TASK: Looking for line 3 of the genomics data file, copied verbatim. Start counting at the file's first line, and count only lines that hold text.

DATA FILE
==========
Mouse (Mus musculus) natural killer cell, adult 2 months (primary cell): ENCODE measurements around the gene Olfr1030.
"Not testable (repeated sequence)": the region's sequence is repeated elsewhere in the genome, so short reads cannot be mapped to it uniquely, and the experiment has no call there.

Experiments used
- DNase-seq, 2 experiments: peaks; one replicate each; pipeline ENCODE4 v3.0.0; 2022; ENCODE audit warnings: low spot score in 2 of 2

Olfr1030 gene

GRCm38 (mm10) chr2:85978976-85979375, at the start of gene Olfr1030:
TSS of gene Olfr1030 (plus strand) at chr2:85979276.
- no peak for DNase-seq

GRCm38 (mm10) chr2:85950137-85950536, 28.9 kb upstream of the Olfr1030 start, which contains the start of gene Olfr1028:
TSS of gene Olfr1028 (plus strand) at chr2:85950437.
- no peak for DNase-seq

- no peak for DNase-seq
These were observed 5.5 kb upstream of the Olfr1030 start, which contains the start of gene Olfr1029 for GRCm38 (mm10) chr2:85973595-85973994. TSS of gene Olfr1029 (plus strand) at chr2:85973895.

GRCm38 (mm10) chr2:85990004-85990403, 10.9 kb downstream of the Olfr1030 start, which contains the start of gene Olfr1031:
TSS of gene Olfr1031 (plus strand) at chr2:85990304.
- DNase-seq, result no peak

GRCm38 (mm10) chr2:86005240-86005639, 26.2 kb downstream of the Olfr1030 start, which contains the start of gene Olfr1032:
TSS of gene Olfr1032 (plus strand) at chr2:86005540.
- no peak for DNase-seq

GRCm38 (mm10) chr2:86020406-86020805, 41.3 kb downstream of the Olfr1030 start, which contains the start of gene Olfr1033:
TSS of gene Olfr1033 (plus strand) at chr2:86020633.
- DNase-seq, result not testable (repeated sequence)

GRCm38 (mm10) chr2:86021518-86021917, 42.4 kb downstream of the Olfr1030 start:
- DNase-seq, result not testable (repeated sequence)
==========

Experiments used